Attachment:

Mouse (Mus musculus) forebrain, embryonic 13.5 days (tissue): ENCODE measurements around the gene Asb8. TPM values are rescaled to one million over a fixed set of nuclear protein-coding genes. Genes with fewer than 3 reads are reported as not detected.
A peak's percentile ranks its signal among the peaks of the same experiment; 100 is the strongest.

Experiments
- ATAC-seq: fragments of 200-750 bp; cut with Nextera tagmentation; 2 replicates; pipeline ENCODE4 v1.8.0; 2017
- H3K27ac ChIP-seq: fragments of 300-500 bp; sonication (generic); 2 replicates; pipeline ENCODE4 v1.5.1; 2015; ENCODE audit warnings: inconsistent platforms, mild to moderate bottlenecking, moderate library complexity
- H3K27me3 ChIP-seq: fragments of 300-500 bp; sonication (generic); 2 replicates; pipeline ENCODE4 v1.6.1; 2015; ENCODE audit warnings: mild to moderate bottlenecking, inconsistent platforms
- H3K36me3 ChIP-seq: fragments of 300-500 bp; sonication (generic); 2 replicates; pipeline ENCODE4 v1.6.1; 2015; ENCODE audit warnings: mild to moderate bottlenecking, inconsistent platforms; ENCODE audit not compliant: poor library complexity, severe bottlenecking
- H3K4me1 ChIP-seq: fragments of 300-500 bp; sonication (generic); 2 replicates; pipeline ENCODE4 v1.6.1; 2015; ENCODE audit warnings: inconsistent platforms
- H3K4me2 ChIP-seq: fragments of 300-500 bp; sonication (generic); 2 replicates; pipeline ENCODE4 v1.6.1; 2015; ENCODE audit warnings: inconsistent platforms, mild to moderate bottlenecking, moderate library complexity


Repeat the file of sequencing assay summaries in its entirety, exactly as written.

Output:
Mouse (Mus musculus) forebrain, embryonic 13.5 days (tissue): ENCODE measurements around the gene Asb8. TPM values are rescaled to one million over a fixed set of nuclear protein-coding genes. Genes with fewer than 3 reads are reported as not detected.
A peak's percentile ranks its signal among the peaks of the same experiment; 100 is the strongest.

Experiments
- ATAC-seq: fragments of 200-750 bp; cut with Nextera tagmentation; 2 replicates; pipeline ENCODE4 v1.8.0; 2017
- H3K27ac ChIP-seq: fragments of 300-500 bp; sonication (generic); 2 replicates; pipeline ENCODE4 v1.5.1; 2015; ENCODE audit warnings: inconsistent platforms, mild to moderate bottlenecking, moderate library complexity
- H3K27me3 ChIP-seq: fragments of 300-500 bp; sonication (generic); 2 replicates; pipeline ENCODE4 v1.6.1; 2015; ENCODE audit warnings: mild to moderate bottlenecking, inconsistent platforms
- H3K36me3 ChIP-seq: fragments of 300-500 bp; sonication (generic); 2 replicates; pipeline ENCODE4 v1.6.1; 2015; ENCODE audit warnings: mild to moderate bottlenecking, inconsistent platforms; ENCODE audit not compliant: poor library complexity, severe bottlenecking
- H3K4me1 ChIP-seq: fragments of 300-500 bp; sonication (generic); 2 replicates; pipeline ENCODE4 v1.6.1; 2015; ENCODE audit warnings: inconsistent platforms
- H3K4me2 ChIP-seq: fragments of 300-500 bp; sonication (generic); 2 replicates; pipeline ENCODE4 v1.6.1; 2015; ENCODE audit warnings: inconsistent platforms, mild to moderate bottlenecking, moderate library complexity